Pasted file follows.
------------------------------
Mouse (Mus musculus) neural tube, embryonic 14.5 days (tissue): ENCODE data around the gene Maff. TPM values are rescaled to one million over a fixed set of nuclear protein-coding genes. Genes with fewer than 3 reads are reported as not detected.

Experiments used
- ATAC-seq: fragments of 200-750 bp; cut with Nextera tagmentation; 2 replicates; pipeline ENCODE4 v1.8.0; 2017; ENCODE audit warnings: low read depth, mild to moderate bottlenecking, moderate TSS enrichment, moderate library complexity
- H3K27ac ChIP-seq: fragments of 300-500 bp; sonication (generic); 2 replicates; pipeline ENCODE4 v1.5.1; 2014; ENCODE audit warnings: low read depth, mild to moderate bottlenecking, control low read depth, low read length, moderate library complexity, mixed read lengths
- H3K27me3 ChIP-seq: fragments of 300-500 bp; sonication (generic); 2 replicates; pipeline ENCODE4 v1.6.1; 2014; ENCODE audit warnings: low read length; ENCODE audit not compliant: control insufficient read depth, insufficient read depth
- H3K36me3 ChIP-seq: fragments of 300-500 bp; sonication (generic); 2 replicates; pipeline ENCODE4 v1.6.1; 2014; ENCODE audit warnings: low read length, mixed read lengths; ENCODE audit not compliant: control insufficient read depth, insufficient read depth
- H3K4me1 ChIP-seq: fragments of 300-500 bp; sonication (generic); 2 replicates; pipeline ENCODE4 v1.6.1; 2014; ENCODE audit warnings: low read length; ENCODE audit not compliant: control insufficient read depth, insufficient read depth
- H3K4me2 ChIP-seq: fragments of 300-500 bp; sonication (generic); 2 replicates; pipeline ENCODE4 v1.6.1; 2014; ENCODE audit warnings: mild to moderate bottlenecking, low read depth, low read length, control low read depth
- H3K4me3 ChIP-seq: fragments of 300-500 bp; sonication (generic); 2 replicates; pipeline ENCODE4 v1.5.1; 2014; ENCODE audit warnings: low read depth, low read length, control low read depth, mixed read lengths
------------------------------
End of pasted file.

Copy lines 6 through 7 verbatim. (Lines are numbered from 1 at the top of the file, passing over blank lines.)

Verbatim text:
- H3K36me3 ChIP-seq: fragments of 300-500 bp; sonication (generic); 2 replicates; pipeline ENCODE4 v1.6.1; 2014; ENCODE audit warnings: low read length, mixed read lengths; ENCODE audit not compliant: control insufficient read depth, insufficient read depth
- H3K4me1 ChIP-seq: fragments of 300-500 bp; sonication (generic); 2 replicates; pipeline ENCODE4 v1.6.1; 2014; ENCODE audit warnings: low read length; ENCODE audit not compliant: control insufficient read depth, insufficient read depth